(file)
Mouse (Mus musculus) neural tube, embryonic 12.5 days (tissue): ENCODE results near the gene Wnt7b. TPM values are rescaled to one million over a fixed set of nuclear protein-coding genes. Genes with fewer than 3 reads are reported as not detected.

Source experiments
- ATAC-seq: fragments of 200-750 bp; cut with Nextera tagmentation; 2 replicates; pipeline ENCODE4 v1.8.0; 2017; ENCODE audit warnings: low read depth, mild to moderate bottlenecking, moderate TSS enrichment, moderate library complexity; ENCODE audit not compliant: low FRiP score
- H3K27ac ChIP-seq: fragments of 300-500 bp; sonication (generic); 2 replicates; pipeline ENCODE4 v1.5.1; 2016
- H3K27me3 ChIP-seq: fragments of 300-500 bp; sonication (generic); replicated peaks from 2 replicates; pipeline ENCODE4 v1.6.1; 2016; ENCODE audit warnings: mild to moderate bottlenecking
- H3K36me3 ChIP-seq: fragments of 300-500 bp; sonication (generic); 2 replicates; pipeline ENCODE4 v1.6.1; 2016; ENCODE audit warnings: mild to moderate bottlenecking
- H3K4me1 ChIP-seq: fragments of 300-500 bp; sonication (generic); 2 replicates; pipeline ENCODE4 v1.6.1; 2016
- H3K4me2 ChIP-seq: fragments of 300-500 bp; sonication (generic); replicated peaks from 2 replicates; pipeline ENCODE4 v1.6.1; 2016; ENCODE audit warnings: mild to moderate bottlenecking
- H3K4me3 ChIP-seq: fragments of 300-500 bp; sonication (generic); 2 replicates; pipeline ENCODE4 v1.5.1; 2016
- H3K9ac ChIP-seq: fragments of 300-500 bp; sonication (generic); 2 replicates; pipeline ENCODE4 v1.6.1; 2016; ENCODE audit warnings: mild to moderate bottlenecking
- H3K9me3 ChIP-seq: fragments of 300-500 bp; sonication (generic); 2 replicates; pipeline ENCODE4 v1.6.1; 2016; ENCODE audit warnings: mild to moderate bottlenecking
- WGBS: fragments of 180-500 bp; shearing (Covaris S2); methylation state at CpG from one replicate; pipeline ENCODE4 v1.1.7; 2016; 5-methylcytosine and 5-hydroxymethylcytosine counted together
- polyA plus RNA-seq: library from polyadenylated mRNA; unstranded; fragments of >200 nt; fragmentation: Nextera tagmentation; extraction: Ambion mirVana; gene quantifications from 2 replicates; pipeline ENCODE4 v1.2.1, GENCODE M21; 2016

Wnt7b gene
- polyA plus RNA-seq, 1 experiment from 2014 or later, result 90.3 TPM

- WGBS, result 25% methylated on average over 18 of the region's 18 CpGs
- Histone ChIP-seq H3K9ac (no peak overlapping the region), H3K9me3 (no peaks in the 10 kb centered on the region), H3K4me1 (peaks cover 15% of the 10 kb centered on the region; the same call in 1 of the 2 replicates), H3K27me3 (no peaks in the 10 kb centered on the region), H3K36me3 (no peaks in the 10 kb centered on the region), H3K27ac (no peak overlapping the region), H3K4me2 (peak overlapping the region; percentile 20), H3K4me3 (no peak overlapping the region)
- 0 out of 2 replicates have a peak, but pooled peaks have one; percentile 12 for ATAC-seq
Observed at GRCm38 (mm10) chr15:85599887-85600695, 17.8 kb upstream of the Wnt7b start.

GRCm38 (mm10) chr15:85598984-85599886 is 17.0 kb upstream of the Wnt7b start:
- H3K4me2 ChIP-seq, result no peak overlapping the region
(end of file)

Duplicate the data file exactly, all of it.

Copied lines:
Mouse (Mus musculus) neural tube, embryonic 12.5 days (tissue): ENCODE results near the gene Wnt7b. TPM values are rescaled to one million over a fixed set of nuclear protein-coding genes. Genes with fewer than 3 reads are reported as not detected.

Source experiments
- ATAC-seq: fragments of 200-750 bp; cut with Nextera tagmentation; 2 replicates; pipeline ENCODE4 v1.8.0; 2017; ENCODE audit warnings: low read depth, mild to moderate bottlenecking, moderate TSS enrichment, moderate library complexity; ENCODE audit not compliant: low FRiP score
- H3K27ac ChIP-seq: fragments of 300-500 bp; sonication (generic); 2 replicates; pipeline ENCODE4 v1.5.1; 2016
- H3K27me3 ChIP-seq: fragments of 300-500 bp; sonication (generic); replicated peaks from 2 replicates; pipeline ENCODE4 v1.6.1; 2016; ENCODE audit warnings: mild to moderate bottlenecking
- H3K36me3 ChIP-seq: fragments of 300-500 bp; sonication (generic); 2 replicates; pipeline ENCODE4 v1.6.1; 2016; ENCODE audit warnings: mild to moderate bottlenecking
- H3K4me1 ChIP-seq: fragments of 300-500 bp; sonication (generic); 2 replicates; pipeline ENCODE4 v1.6.1; 2016
- H3K4me2 ChIP-seq: fragments of 300-500 bp; sonication (generic); replicated peaks from 2 replicates; pipeline ENCODE4 v1.6.1; 2016; ENCODE audit warnings: mild to moderate bottlenecking
- H3K4me3 ChIP-seq: fragments of 300-500 bp; sonication (generic); 2 replicates; pipeline ENCODE4 v1.5.1; 2016
- H3K9ac ChIP-seq: fragments of 300-500 bp; sonication (generic); 2 replicates; pipeline ENCODE4 v1.6.1; 2016; ENCODE audit warnings: mild to moderate bottlenecking
- H3K9me3 ChIP-seq: fragments of 300-500 bp; sonication (generic); 2 replicates; pipeline ENCODE4 v1.6.1; 2016; ENCODE audit warnings: mild to moderate bottlenecking
- WGBS: fragments of 180-500 bp; shearing (Covaris S2); methylation state at CpG from one replicate; pipeline ENCODE4 v1.1.7; 2016; 5-methylcytosine and 5-hydroxymethylcytosine counted together
- polyA plus RNA-seq: library from polyadenylated mRNA; unstranded; fragments of >200 nt; fragmentation: Nextera tagmentation; extraction: Ambion mirVana; gene quantifications from 2 replicates; pipeline ENCODE4 v1.2.1, GENCODE M21; 2016

Wnt7b gene
- polyA plus RNA-seq, 1 experiment from 2014 or later, result 90.3 TPM

- WGBS, result 25% methylated on average over 18 of the region's 18 CpGs
- Histone ChIP-seq H3K9ac (no peak overlapping the region), H3K9me3 (no peaks in the 10 kb centered on the region), H3K4me1 (peaks cover 15% of the 10 kb centered on the region; the same call in 1 of the 2 replicates), H3K27me3 (no peaks in the 10 kb centered on the region), H3K36me3 (no peaks in the 10 kb centered on the region), H3K27ac (no peak overlapping the region), H3K4me2 (peak overlapping the region; percentile 20), H3K4me3 (no peak overlapping the region)
- 0 out of 2 replicates have a peak, but pooled peaks have one; percentile 12 for ATAC-seq
Observed at GRCm38 (mm10) chr15:85599887-85600695, 17.8 kb upstream of the Wnt7b start.

GRCm38 (mm10) chr15:85598984-85599886 is 17.0 kb upstream of the Wnt7b start:
- H3K4me2 ChIP-seq, result no peak overlapping the region